I didn’t love my first-ever Australian fashion week show.
And yes, I’m aware that women who complain about attending fashion shows deserve only the world’s tiniest violins. Stay with me.
It was 2009, and back then fashion week was a strictly industry-only event. There were no influencers and no Instagram. Instead, the front row was packed with actual print magazine editors, several of whom really did wear dark sunglasses inside.
I worked in the features department of a fashion magazine at the time, and I was excited to be there – until the models appeared. They wore pale make-up, frozen expressions, tiny white dresses and long, fluffy hair. They were also extraordinarily thin.
It wasn’t glamorous or exciting; it was confronting. With their all-white outfits and long frizzy hair, they looked less like fashion models – or at least my vision of them – and more like a procession of dazed and semi-starved patients escaping a Victorian-era asylum in slow motion. An Angel At My Table, but make it fashion.
I’d been working on magazines long enough to know that models were generally pretty thin, but I hadn’t realised quite how thin until just that moment.
I watched a video of that show this week, and realised you would never see a show like that today. A show featuring exclusively white, exclusively rail-thin models.
You would never see a show like that today. A show featuring exclusively white, exclusively rail-thin models.
This year Afterpay Australian Fashion Week opened with a smoking ceremony and a Welcome to Country – only the second in the event’s 26-year history – and the first show was Bianca Spender, who cast models of all ages, ethnicities and body types.
The next day, Oroton did exactly the same thing, and unlike previous years where a curvy or older model was cause for hysterically excited headlines, it basically went unremarked upon.
Not every designer at fashion week cast size-diverse models (there were a few notable exceptions) and some only featured one or two. But every show included models of varying ethnicities, and the schedule also included a curve show and an adaptive fashion event, featuring garments deigned for people with disabilities. In short, fashion week wasn’t perfect, but it is undeniably undergoing real change.
And that matters. First Nations designer Bobbi Lockyer showed her debut collection for label Gantharri at fashion week yesterday and told PRIMER. “I always wanted to be a fashion designer, since we were kids. But I didn’t feel like the right person for fashion. I was never the right size and I never saw anyone who looked like me.”
For years, the power of the fashion industry was fed by a sense of exclusivity. Its business model was more or less built on elitism, with only a select few gatekeepers invited to attend fashion week and in turn translate trends to a wider audience.
Today, that elitism has given way to a new era of inclusivity – more events are open to the public, the models are diverse, and the whole week is more accessible to new designers. For an industry based on creativity and collaboration, opening up to a wider spectrum of people and ideas can only be a good thing.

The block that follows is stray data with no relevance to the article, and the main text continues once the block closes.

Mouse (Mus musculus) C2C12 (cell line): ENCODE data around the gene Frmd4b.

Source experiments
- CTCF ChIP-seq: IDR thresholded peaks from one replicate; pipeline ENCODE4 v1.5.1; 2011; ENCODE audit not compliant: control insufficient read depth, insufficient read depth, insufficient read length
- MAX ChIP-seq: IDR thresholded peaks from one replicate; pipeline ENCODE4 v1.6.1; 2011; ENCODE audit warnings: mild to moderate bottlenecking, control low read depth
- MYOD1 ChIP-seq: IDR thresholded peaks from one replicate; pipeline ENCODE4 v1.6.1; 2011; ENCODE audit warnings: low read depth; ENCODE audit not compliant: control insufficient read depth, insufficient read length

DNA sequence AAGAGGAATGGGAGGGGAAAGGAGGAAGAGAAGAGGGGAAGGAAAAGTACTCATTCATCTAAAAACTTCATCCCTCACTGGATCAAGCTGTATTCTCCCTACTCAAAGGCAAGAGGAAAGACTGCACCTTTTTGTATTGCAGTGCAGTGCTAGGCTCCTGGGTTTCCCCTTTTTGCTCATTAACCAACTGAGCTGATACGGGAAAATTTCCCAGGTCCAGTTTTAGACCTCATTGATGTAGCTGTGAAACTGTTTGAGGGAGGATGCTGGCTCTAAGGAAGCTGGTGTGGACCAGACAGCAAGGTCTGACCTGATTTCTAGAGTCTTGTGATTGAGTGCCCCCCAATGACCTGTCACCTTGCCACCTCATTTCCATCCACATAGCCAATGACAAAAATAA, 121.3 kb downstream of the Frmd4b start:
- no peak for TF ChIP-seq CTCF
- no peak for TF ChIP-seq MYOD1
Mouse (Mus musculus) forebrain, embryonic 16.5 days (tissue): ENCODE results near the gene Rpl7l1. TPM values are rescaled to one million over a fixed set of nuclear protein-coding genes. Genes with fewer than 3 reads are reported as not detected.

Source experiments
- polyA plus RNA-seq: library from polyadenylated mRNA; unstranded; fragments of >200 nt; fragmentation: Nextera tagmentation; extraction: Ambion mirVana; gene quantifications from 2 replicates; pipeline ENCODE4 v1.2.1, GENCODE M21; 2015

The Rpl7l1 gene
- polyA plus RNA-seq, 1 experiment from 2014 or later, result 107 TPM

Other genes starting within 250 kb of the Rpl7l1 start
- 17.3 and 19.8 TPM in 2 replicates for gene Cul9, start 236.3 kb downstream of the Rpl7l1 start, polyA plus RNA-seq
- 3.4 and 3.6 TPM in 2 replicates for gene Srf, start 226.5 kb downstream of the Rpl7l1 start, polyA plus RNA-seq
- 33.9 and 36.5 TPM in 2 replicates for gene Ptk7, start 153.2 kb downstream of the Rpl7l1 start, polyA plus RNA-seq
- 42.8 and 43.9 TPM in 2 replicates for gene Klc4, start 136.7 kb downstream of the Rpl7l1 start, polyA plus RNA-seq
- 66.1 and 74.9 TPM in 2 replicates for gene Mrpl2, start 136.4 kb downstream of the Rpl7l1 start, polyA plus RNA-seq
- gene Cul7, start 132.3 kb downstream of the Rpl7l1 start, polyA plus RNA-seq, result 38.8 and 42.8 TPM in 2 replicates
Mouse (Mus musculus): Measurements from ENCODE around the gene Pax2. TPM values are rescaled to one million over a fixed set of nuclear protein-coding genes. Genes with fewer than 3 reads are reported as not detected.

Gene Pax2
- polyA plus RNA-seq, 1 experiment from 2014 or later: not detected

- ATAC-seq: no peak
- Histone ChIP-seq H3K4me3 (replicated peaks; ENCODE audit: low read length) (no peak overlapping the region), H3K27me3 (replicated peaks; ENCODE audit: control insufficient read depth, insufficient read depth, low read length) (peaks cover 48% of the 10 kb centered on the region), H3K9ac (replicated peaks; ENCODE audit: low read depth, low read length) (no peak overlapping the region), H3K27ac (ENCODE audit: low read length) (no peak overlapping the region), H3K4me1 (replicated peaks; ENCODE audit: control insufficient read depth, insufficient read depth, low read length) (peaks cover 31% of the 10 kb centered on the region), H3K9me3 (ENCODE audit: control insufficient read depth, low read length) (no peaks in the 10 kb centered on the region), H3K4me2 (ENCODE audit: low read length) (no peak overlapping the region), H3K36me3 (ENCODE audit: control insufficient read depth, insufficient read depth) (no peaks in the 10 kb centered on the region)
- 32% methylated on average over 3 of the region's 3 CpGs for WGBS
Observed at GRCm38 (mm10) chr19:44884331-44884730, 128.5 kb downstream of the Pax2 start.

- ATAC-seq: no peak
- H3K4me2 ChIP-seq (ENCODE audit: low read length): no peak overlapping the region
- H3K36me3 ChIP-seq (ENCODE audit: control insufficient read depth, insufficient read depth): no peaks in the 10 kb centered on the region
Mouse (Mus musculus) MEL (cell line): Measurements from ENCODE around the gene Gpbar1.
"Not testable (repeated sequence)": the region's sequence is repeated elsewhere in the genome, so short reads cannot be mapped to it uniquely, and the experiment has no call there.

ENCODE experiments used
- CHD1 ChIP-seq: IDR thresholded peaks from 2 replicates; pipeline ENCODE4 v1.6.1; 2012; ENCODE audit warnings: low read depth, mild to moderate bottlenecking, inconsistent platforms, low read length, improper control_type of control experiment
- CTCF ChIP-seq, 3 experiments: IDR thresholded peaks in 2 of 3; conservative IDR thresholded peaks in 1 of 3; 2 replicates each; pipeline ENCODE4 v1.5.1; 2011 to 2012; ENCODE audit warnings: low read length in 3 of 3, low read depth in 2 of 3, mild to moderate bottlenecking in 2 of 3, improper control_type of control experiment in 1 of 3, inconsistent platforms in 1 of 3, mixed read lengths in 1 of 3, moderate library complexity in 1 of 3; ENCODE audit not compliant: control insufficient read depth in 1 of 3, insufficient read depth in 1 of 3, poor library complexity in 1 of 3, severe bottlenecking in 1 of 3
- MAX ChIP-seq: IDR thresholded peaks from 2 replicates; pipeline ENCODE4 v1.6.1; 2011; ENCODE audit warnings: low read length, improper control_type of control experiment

What fashion week attendees wore
There are always two kinds of style on show at fashion week: what people are wearing now (street style) and what they’ll be wearing next season (runway).
And what people are wearing right now can be summed up in one word: tailoring. The fash pack turned up en masse in blazers, big shoulders and even three-piece suits. And the colour palette? Anything other than black (which doesn’t translate well on Instagram, darling).
This Camilla & Marc suit, in particular, made a few appearances throughout the week.
What was on the runway
After several years of lockdown and closed borders, the fashion world – like most of us – is ready for some escapism and fun.
The schedule opened with Bianca Spender, who showed a joyful array of sexy, liquid-looking silk dresses, followed by Gary Bigeni, who returned to fashion week after five years, and whose colourful collection was equally upbeat.
Travel was a recurring theme throughout the week. Oroton sought to take its audience “on a nostalgic journey from a secret garden to the seaside and back”, and Sophie’s Holt’s collection of flowing printed dresses, prim sixties-style mini dresses and stripy beach cover-ups certainly seemed designed to be packed for the Amalfi Coast holiday we’d all like to be on right now. Think The Talented Mr Ripley meets your dream garden party.
New Zealand designer Wynn Hamlyn took the travel theme literally with a collection called ‘Departure Lounge’, while Matteau’s always chic swimwear and tailoring was set against a backdrop of palm tree leaves.
Silk slip dresses were everywhere you looked, and so were bare backs (a promising sign that midriff cut-outs may be on the way out?) and relaxed tailoring was as popular on the runways as it was for the street style crowd milling around outside Carriageworks.
The other big trend? Decadence. Glitter and sequins sparkled their way into plenty of shows, including that of AJE, which showed a chic collection called Sculptura, featuring jolts of acid yellow, plenty of pastel pink and several chic trouser and top combos, not to mention fringing, glass beading and textural pleating.
“I think in general our customer is telling us wants to have fun,” AJE’s co-founder Adrian Norris told PRIMER after the show. “She’s ready to go out she’s ready to have fun. It’s what happening in the world. Everyone’s talking about that joy that’s coming through in clothing. Hemlines are getting shorter, sparkles are getting bigger, and colours are getting brighter.”
Fun. Now, there’s a fashion mandate we can all get behind.